Re: Re: ‘Dutch Billys’
The eighteenth-century Dublin town house
Form, function and finance
Christine Casey, editor
Review by Sean O’Reilly, Irish Arts Review [Spring 2011]
‘There can be few things more satisfying than a book that brings erudition and insight to the cherished and familiar, and honours its subject by tempering heart-felt applause with sober reflection and honest evaluation. Without resorting to a story-writer’s tricks, where character and plot can so easily stand in for a good solid critique of the real subject, this book does all this and more for its theme, the Dublin town house of the 18th century. Like a good collection of short stories by Raymond Chandler, it layers narratives along an ostensibly straightforward theme (here, the town house); includes speculation & intrigue (the finances of development), style & class (residents and usage); and boasts some exceptional moments that lift it above even the best of the rest of the genre, notably a particularly intriguing content and a fine production … yet this volume still possesses an exceptional uniformity which can only be the result of masterly oversight by its editor, Christine Casey … And what else makes it so special? It’s that rare combination of scope and depth, with the town house “in the round” … so this book is also an important reminder of the health of the discipline in Ireland and beyond … a touch of class, [this book] provided a hugely engaging experience, and just the kind of thing to fascinate a Marlowe’.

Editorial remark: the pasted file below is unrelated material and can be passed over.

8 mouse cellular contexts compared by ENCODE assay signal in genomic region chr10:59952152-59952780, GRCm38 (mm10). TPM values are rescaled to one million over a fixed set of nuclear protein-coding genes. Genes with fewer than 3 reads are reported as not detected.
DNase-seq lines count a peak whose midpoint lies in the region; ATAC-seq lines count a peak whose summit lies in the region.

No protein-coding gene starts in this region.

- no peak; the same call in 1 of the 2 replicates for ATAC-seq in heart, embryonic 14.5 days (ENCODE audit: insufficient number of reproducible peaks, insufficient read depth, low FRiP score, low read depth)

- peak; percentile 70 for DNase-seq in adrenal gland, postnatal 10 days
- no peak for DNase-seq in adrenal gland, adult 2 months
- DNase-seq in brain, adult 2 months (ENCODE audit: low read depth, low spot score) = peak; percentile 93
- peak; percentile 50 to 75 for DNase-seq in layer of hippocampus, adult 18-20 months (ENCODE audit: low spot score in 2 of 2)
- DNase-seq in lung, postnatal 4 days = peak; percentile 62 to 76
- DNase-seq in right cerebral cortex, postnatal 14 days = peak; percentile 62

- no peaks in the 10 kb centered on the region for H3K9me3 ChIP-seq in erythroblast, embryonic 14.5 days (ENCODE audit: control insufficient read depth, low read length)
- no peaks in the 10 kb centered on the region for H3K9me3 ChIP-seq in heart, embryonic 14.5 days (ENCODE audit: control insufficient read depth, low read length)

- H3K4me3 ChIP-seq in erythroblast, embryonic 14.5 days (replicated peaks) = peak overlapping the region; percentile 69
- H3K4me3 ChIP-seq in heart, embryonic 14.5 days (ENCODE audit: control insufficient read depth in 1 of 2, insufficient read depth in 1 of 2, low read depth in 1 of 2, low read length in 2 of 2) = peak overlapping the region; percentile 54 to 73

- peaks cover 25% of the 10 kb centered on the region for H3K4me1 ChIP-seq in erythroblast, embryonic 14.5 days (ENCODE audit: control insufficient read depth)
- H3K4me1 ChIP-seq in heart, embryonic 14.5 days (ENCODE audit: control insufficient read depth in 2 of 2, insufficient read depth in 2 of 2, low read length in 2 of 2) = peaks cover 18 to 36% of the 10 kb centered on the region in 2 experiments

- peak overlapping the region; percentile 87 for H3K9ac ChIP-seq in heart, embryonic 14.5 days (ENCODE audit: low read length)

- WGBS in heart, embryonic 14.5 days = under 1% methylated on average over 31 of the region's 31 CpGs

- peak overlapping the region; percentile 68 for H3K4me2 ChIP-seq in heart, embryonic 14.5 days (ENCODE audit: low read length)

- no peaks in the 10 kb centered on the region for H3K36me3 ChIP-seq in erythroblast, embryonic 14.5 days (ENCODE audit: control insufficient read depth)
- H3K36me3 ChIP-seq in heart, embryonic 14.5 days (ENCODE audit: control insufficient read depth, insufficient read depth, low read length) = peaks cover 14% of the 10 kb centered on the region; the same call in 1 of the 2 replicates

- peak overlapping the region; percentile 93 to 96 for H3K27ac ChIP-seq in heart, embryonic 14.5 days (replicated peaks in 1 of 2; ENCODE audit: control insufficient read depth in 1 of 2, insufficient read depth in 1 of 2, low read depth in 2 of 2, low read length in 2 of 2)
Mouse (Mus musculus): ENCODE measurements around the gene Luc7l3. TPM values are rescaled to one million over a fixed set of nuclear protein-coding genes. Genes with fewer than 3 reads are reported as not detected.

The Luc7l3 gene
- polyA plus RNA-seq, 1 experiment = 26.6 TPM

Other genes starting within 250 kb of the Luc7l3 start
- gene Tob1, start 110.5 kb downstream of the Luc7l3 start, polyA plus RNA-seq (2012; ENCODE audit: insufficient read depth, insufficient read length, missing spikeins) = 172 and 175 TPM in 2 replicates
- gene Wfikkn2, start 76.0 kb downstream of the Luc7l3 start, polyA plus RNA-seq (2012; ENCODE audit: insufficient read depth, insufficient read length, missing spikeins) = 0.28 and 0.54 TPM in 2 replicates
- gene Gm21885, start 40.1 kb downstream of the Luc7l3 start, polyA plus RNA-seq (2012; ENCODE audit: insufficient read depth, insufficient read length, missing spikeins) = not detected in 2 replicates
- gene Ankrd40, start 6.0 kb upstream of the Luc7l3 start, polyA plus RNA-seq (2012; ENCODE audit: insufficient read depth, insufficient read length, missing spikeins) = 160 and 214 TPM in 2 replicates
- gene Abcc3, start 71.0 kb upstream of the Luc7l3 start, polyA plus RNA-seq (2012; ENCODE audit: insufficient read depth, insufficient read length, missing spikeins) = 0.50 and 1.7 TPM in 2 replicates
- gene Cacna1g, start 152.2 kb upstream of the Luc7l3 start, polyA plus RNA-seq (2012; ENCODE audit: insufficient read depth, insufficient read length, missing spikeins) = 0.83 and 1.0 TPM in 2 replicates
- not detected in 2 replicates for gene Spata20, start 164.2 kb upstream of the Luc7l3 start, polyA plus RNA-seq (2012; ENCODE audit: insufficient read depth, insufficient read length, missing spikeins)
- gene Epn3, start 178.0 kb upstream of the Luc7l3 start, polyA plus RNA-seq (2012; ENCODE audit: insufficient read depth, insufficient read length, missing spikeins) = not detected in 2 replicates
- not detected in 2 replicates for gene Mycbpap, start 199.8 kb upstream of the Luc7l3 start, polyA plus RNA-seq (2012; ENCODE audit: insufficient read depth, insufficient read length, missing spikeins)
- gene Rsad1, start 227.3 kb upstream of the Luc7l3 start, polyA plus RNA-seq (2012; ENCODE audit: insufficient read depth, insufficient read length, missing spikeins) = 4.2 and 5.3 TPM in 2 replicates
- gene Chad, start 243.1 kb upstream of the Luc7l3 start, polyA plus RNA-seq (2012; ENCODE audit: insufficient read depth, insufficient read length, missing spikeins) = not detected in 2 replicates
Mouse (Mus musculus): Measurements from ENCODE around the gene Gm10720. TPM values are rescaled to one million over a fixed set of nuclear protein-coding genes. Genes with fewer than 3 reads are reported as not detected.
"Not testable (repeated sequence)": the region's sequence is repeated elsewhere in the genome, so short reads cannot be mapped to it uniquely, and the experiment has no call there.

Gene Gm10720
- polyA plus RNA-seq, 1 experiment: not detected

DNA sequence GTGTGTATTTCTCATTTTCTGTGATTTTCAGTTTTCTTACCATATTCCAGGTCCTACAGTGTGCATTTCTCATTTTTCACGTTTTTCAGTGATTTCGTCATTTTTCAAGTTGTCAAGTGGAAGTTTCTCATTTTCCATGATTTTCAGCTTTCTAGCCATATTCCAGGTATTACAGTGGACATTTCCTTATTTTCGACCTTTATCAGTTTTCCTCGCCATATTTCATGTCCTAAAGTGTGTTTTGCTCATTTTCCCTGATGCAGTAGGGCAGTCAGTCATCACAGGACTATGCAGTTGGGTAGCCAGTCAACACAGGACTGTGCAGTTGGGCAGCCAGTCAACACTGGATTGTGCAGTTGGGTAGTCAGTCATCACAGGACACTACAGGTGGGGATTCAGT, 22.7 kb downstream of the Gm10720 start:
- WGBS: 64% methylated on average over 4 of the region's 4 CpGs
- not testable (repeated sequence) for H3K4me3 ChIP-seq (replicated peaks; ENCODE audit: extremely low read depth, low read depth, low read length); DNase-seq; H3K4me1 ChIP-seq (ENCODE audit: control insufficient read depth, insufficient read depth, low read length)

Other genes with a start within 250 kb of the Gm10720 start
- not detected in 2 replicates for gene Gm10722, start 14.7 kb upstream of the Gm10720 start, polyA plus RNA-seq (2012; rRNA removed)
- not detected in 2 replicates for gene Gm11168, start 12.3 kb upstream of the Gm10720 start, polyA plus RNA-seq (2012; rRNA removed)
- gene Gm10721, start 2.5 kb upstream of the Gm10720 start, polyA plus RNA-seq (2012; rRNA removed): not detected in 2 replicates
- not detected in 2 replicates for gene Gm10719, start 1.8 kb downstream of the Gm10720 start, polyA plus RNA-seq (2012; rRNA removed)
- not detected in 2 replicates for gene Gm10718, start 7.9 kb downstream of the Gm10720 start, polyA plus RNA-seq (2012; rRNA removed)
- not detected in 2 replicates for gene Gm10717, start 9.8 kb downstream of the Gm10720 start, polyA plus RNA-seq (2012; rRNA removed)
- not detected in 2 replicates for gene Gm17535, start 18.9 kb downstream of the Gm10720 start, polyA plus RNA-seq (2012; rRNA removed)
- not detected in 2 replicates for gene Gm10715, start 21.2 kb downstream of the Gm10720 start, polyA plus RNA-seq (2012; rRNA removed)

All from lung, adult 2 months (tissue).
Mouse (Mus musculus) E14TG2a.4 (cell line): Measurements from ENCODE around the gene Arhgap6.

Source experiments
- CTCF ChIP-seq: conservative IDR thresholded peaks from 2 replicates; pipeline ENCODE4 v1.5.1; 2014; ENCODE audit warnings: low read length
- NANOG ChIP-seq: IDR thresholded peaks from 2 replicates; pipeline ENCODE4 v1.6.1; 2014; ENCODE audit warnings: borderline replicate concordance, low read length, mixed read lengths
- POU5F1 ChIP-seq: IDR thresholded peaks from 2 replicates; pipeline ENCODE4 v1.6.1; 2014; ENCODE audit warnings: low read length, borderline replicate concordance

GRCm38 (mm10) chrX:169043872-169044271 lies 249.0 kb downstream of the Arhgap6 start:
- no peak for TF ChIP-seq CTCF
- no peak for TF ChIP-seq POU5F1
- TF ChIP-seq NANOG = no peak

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Well, that was short and sweet . . . . . very sweet
I think we may have had a brief go at this when it came out first, before Christmas, but would anyone have any objection if we go through it in a bit more depth in the coming weeks?
I should say at the outset that there is fascinating new material in this publication, and a least three of the articles, those by Niall McCullough, Brendan Twomey and Robin Usher, address somewhat the contribution of the gabled tradition to the story of 18th century Dublin, but you’re still left largely having to read between the lines to appreciate this contribution in what is, essentially, yet another carry-on-regardless Georgian eulogy.